Revisiting the Aluminum Trimesate-based MOF (MIL-96): from Structure Determination to the Processing of Mixed Matrix Membranes for CO2 Capture.
S. Pillai, Renjith
Llewellyn, Philip L.
De Weireld, Guy
KAUST DepartmentKAUST Catalysis Center (KCC)
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AbstractA microporous Al trimesate-based metal-organic framework (MOF), denoted MIL-96-(Al), was selected as a porous hybrid filler for the processing of mixed matrix membranes (MMMs) for CO2/N-2 postcombustion separation. First, the structural model of MIL-96-(Al) initially reported was revisited using a combination of synchrotron-based single-crystal X-ray diffraction, solid-state nuclear magnetic resonance spectroscopy, and density functional theory (DFT) calculations. In a second step, pure MIL-96-(Al) crystals differing by their size and aspect ratio, including anisotropic hexagonal platelets and nanoparticles of about 70 nm in diameter, were prepared. Then, a combination of in situ IR spectroscopy, single-gas, and CO2/N-2 coadsorption experiments, calorimetry, and molecular simulations revealed that MIL-96-(Al) nanoparticles show a relatively high CO2 affinity over N-2 owing to strong interactions between CO2 molecules and several adsorption sites such as Al3+ Lewis centers, coordinated water, and hydroxyl groups. Finally, the high compatibility between MIL-96-(Al) nanoparticles and the 6FDA-DAM polymer allowed the processing of homogeneous and defect-free MMMs with a high MOF loading (up to 25 wt %) that outperform pure polymer membranes for CO2/N-2 separation.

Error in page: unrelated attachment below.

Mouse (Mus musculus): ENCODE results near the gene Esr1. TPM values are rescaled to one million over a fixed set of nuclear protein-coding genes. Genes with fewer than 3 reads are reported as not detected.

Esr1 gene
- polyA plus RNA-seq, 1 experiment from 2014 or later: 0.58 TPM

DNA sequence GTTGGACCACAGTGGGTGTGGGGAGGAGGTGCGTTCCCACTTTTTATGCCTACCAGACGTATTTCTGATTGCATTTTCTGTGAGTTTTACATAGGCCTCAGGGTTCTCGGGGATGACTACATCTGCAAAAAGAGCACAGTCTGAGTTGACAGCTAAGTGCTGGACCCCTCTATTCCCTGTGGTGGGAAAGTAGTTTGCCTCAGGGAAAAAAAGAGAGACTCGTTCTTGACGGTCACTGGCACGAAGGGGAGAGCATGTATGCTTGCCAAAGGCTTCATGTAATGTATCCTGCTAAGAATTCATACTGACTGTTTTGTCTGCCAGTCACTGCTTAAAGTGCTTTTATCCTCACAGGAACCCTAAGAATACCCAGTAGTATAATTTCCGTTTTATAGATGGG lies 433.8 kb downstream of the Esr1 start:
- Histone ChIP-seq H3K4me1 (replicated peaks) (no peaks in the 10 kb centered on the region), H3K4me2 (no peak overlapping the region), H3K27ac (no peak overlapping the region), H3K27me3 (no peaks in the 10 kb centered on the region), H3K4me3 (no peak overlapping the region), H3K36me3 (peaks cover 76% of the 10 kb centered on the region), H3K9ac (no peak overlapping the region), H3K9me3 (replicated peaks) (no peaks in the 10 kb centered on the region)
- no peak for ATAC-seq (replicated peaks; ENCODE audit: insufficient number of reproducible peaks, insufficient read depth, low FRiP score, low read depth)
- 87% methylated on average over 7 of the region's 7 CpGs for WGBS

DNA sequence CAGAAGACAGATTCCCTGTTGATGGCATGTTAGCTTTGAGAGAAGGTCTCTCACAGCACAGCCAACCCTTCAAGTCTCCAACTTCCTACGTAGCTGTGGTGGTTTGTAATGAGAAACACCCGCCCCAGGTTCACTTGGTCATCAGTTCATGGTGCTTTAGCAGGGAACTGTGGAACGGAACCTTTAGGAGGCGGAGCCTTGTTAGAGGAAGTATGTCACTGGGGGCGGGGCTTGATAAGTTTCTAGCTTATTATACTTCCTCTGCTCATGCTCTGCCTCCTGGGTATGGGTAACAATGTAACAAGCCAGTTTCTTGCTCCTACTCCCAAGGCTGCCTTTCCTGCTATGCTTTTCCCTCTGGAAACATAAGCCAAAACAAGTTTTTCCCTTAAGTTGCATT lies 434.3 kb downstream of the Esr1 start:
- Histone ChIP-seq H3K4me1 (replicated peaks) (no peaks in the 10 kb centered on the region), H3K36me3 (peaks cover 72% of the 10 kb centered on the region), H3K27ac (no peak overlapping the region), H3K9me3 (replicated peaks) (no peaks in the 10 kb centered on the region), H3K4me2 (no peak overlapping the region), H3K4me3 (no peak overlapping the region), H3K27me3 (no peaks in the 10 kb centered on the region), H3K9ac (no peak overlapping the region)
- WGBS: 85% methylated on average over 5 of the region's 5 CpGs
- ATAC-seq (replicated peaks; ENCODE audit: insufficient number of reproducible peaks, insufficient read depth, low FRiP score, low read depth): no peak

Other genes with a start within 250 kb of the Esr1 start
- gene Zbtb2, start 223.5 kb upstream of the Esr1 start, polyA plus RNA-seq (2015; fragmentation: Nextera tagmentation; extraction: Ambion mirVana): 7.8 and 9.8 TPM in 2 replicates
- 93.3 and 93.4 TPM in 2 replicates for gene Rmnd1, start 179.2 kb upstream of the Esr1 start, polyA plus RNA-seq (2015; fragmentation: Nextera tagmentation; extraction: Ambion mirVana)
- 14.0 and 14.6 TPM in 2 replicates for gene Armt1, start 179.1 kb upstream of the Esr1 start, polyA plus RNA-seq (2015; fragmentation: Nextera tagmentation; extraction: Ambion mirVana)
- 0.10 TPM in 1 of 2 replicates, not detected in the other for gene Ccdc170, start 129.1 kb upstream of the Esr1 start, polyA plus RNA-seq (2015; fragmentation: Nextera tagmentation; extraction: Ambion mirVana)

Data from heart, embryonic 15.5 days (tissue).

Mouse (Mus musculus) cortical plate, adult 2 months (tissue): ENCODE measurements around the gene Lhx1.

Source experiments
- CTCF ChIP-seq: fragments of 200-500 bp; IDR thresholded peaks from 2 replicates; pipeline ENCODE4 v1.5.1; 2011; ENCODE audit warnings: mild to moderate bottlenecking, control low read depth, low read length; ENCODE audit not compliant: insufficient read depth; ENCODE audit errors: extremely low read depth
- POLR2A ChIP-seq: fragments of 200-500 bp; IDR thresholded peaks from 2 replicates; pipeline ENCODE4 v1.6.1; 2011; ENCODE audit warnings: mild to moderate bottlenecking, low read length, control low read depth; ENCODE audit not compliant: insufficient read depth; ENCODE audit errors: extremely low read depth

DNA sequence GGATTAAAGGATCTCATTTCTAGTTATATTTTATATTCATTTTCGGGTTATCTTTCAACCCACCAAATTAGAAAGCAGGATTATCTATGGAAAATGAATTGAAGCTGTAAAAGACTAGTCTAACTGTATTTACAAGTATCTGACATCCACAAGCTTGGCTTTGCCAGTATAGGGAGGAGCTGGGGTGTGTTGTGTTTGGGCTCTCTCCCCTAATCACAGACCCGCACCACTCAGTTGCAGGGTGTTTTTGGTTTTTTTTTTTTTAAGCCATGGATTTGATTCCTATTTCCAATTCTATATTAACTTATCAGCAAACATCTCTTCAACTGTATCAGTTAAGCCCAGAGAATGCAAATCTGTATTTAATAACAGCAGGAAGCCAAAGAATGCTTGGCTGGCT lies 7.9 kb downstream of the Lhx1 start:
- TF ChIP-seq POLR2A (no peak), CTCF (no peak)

CitationBenzaqui M, Pillai RS, Sabetghadam A, Benoit V, Normand P, et al. (2017) Revisiting the Aluminum Trimesate-Based MOF (MIL-96): From Structure Determination to the Processing of Mixed Matrix Membranes for CO2 Capture. Chemistry of Materials 29: 10326–10338. Available: http://dx.doi.org/10.1021/acs.chemmater.7b03203.
SponsorsWe acknowledge the European Community Seventh Framework Program (FP7/2007-2013) for funding the research presented in this article under Grant Agreement No. 608490 (Project M4CO2). We thank IMPC FR2482 for SEM-FEG instrumentation funded by CNRS, UPMC, and C'Nano projects of Region Ile-de-France. We also acknowledge synchrotrons SOLEIL (Saint-Aubin, France) and ALBA (Barcelona, Spain) for SAXS beam time allocation. We additionally thank Thomas Bizien (SWING, SOLEIL) for his help during SAXS experiments and the staff of the PROMMA 2A at SOLEIL for technical assistance. G.M. thanks Institut Universitaire de France for its support.
PublisherAmerican Chemical Society (ACS)
JournalChemistry of Materials